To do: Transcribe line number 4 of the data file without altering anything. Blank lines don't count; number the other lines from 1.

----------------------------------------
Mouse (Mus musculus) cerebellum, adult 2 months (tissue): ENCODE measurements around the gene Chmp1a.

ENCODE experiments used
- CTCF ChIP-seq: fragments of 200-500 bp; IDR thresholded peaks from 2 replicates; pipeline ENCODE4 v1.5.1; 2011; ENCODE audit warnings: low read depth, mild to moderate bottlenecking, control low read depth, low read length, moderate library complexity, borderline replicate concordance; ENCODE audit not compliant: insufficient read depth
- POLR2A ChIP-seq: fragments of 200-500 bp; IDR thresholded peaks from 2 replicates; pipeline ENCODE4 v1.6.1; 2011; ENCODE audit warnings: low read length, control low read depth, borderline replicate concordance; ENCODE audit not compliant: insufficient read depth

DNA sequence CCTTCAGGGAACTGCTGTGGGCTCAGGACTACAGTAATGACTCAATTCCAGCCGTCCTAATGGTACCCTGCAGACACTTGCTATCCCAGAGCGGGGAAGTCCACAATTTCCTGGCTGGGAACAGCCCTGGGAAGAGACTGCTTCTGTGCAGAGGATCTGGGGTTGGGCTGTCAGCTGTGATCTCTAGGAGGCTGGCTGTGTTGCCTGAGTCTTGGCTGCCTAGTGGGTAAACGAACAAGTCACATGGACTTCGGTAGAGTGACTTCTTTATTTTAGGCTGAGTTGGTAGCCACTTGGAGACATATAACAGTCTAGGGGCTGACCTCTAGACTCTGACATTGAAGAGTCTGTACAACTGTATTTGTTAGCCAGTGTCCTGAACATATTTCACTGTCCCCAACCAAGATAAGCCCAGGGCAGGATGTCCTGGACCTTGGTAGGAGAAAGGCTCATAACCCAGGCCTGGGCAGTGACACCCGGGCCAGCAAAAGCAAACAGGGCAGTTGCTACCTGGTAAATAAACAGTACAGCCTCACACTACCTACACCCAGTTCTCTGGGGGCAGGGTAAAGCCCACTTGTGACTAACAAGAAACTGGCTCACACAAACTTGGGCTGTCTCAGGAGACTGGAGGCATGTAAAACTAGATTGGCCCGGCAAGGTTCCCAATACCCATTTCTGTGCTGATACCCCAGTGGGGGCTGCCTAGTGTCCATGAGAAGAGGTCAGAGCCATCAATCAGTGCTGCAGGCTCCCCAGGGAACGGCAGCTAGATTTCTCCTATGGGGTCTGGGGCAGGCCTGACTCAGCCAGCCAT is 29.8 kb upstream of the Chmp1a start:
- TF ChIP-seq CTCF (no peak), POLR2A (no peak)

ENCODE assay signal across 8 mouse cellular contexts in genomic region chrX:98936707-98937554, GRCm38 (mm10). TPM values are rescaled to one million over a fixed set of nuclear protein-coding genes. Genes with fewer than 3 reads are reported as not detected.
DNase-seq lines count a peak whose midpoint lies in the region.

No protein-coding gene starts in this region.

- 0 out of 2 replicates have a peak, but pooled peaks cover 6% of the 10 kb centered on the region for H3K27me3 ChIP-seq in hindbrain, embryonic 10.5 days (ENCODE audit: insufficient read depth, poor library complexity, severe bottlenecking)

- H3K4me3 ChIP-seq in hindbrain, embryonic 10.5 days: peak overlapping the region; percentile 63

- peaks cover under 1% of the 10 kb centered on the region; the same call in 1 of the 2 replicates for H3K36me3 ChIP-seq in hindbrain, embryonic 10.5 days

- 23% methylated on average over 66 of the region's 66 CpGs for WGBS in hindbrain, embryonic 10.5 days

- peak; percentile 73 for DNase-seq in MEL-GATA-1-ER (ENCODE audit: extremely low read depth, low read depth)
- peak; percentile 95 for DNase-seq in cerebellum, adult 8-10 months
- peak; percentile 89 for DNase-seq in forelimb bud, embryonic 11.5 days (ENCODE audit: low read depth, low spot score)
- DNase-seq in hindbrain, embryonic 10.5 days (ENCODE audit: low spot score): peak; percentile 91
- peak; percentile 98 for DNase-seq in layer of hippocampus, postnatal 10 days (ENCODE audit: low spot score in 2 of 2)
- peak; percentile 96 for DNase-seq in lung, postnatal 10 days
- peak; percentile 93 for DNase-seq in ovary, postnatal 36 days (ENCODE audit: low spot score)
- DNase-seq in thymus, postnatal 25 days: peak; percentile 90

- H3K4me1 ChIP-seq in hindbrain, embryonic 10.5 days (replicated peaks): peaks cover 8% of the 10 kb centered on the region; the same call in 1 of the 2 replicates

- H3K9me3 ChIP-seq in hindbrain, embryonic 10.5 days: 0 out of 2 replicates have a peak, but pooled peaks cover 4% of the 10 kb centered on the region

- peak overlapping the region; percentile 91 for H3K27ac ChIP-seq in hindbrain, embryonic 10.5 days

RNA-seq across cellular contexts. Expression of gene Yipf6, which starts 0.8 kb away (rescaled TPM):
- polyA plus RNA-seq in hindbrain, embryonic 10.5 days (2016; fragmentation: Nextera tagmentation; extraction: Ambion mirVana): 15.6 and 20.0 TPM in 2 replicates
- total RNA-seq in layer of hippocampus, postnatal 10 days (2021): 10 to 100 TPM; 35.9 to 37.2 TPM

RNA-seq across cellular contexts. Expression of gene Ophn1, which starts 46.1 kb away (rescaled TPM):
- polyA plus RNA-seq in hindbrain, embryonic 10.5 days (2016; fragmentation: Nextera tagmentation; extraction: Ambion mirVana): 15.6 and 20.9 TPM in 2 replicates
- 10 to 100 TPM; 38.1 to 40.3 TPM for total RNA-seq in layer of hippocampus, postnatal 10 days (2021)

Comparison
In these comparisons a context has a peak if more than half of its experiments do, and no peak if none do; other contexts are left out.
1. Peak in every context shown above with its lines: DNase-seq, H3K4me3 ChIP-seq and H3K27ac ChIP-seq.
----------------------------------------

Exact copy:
- POLR2A ChIP-seq: fragments of 200-500 bp; IDR thresholded peaks from 2 replicates; pipeline ENCODE4 v1.6.1; 2011; ENCODE audit warnings: low read length, control low read depth, borderline replicate concordance; ENCODE audit not compliant: insufficient read depth